'Hope it comes': Bay Area homeowners prepare for storms, firefighters close door on wildfire threat

ByCornell Barnard via KGO logo
Monday, November 7, 2022
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Folks in the Bay Area are preparing for a rainy week. Firefighters are cautiously optimistic it could signal an end to fire season in NorCal.

MILL VALLEY, Calif. (KGO) -- Some folks in the Bay Area are getting storm-ready, preparing for a rainy week. Firefighters are cautiously optimistic it could signal an end to fire season in Northern California.

Winds were kicking up outside Goodman Building Supply in Mill Valley Sunday afternoon, where Lenette Lew was on a mission to keep her outdoor furniture dry.

"I do hope it comes and I don't even mind if it rains because it's rain, it helps with watering the plants," Lew said.

The store's 'Rain Room' was ready to serve with everything from boots and tarps to the stuff that stops leaks. Marcus Bartholomew expects to sell out as soon as the first raindrops fall.

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"All the plastic sheeting, all the tarps, shop vacs will go because it will be an oops moment -- 'I've got a leak, got to get the water off the floor,'" Bartholomew said.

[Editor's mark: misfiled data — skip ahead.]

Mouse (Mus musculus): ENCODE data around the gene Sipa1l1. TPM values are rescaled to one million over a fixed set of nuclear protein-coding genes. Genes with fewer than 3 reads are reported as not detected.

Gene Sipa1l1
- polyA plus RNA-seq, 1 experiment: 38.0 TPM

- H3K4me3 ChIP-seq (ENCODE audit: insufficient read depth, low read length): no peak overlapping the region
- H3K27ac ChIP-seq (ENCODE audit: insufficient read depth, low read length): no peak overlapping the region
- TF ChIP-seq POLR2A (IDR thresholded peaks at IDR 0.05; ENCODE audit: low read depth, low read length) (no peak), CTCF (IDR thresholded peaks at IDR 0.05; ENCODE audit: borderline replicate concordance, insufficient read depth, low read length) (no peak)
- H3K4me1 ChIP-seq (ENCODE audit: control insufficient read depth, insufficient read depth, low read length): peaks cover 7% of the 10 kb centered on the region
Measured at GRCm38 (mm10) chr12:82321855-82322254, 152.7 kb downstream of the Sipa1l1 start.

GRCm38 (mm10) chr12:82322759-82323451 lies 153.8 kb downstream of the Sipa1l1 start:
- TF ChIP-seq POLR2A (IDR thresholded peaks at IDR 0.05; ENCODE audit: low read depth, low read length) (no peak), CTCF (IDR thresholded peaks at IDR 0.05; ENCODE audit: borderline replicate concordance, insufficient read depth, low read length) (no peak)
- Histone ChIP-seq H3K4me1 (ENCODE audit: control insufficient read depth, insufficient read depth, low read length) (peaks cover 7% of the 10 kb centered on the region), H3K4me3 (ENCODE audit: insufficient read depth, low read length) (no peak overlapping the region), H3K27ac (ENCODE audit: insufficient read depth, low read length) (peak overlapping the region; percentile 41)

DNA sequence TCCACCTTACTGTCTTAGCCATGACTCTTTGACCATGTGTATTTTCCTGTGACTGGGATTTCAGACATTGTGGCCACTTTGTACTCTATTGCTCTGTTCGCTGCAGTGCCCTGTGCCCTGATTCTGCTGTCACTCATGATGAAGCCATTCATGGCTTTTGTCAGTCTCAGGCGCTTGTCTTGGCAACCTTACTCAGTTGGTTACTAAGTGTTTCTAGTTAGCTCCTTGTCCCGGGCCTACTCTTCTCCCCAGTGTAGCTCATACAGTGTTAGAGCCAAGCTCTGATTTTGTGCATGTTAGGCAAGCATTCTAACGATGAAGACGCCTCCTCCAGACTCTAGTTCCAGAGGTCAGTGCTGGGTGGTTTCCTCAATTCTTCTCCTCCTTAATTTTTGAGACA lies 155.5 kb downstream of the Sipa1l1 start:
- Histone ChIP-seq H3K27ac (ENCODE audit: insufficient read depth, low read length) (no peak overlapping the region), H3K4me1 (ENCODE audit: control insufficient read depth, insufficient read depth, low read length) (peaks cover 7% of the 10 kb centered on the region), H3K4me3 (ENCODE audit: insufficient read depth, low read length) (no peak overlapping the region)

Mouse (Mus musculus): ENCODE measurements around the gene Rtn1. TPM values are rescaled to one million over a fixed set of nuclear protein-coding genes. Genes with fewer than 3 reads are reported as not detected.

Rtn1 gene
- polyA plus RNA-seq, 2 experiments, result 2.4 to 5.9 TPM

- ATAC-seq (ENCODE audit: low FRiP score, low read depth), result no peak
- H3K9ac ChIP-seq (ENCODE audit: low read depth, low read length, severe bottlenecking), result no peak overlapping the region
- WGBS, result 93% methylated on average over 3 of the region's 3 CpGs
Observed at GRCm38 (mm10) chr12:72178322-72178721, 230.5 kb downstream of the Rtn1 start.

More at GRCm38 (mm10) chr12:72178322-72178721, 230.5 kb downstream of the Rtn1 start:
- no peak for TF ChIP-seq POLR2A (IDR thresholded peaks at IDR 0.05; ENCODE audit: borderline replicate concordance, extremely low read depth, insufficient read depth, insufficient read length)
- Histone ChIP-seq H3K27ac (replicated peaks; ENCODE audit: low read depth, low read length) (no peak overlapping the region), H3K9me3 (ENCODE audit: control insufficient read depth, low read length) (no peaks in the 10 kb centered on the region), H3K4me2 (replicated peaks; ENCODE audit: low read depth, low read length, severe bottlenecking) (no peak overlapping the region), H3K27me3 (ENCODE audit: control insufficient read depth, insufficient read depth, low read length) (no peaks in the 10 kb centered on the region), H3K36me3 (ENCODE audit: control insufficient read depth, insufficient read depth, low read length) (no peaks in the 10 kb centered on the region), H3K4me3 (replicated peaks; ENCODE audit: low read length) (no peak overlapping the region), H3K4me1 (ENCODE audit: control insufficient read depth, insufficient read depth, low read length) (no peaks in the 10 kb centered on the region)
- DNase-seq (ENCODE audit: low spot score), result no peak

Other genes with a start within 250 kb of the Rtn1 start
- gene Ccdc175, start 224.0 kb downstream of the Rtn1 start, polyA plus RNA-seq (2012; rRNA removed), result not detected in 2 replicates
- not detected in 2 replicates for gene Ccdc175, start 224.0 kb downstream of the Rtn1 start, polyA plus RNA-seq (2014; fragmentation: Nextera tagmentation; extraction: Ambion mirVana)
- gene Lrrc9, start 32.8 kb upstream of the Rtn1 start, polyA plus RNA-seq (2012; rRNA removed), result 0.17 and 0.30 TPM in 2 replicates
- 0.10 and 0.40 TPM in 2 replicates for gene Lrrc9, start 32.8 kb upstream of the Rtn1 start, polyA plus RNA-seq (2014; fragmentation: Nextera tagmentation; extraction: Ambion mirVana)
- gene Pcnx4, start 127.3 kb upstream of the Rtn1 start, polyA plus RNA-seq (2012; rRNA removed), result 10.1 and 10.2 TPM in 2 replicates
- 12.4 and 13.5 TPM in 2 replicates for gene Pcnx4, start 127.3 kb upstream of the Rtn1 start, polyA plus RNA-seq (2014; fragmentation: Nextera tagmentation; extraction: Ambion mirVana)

The National Weather Service tweeted, widespread rain and the chance of thunderstorms are not the only things in the forecast for this upcoming week. A high surf advisory will be in effect.

"A new storm coming though, we're looking at rain Sunday night, Monday into Tuesday," said Bret McTigue, Mill Valley Fire Department battalion chief.

McTigue is hopeful the storm will close the books on a tinder-dry fire season.

"Any additional rain we get is going to help bring an end to fire season and for us in Northern California," he said.

The fire department honored its volunteer lookouts Sunday -- people who watch for fire from remote stations on Mt. Tamalpias and other areas. Many are happy this year did not see a major wildfire in the Bay Area.

VIDEO: Wet weather pattern expected in Bay Area into next week; will help reduce fire danger

"The story of the mountain as you look at it is from very green in the spring to very brown and dry until it begins to rain significantly," said Steven Post, volunteer lookout.

Lew is hopeful this season is wetter than the last.

"I hope it continues to rain, and we don't get one blast of rain and then it's dry for the rest of the winter," she said.

Fire officials urge drivers to take it slow on the roads, especially if you're headed to the Sierra.

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